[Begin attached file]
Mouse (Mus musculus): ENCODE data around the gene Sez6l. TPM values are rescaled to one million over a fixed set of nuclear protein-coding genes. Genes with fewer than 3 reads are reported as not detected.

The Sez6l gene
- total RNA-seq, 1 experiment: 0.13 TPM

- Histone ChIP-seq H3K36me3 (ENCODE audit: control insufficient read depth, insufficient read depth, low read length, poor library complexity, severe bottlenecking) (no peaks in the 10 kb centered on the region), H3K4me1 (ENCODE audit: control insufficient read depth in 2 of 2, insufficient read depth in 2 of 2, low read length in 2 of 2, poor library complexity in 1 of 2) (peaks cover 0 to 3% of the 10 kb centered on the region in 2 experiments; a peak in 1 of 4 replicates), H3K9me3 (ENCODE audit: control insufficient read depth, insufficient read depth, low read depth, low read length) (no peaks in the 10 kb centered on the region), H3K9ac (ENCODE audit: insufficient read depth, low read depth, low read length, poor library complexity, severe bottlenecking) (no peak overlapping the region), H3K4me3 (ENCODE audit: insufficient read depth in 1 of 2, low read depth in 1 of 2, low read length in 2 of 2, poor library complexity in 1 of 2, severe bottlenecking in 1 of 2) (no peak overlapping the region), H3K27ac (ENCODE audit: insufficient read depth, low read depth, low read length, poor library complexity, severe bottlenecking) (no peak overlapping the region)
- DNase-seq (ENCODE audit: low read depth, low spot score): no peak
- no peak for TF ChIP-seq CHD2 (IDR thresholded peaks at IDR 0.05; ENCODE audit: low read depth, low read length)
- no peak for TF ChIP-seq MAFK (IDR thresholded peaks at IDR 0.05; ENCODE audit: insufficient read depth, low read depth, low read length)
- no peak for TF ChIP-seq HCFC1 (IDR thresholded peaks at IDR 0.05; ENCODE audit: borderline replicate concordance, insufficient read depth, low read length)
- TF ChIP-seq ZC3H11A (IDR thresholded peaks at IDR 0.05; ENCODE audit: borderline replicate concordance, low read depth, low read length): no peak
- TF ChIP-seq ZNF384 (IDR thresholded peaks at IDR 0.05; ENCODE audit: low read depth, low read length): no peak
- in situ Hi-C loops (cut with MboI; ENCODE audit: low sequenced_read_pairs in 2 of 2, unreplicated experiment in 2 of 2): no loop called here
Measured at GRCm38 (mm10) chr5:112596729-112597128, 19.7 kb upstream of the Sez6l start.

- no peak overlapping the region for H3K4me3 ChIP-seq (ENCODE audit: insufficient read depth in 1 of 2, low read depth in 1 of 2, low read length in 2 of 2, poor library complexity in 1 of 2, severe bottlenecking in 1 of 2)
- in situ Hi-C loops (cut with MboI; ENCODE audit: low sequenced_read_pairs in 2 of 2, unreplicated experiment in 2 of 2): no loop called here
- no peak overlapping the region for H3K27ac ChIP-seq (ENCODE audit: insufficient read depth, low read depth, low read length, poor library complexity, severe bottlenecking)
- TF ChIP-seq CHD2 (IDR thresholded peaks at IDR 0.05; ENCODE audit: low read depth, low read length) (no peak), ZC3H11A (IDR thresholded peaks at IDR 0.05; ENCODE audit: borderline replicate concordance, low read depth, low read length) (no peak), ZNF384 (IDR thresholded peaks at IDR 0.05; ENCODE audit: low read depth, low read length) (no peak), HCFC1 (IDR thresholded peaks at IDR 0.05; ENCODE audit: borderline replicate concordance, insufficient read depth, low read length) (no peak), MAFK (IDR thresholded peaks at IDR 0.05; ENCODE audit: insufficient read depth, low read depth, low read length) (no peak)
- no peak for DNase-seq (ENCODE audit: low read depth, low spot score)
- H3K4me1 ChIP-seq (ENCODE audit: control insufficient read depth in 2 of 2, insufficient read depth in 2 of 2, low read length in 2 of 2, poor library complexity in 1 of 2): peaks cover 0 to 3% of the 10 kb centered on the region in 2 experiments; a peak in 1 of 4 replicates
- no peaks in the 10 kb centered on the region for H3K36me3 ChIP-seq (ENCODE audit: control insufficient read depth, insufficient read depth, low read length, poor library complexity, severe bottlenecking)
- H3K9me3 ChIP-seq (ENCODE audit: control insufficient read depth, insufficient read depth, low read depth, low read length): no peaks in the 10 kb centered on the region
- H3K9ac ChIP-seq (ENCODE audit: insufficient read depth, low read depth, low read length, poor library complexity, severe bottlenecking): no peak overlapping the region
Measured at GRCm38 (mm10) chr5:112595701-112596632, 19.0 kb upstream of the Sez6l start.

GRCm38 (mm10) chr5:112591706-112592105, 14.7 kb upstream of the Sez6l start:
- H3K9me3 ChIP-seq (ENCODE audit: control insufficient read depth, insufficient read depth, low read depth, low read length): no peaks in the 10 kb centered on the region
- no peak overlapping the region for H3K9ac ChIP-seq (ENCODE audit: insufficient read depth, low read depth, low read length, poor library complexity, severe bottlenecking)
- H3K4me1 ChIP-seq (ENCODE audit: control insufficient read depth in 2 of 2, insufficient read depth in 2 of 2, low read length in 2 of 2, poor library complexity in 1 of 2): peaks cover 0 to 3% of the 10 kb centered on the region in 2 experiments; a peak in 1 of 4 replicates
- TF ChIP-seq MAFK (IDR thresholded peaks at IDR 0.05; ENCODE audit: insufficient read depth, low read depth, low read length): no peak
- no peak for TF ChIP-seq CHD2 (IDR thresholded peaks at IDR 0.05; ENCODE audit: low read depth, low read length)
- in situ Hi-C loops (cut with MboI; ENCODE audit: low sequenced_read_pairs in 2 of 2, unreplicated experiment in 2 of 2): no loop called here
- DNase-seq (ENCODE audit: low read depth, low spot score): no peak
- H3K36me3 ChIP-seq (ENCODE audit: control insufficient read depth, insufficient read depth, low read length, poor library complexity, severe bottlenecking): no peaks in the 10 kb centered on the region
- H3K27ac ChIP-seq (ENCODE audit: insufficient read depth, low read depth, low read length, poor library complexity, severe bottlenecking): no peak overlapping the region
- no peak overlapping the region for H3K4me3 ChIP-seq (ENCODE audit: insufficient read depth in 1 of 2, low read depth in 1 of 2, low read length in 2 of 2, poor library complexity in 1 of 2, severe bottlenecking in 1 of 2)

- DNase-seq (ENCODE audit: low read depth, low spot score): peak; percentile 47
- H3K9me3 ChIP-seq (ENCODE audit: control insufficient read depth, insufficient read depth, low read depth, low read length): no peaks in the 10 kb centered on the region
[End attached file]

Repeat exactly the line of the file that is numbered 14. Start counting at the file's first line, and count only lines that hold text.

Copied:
- in situ Hi-C loops (cut with MboI; ENCODE audit: low sequenced_read_pairs in 2 of 2, unreplicated experiment in 2 of 2): no loop called here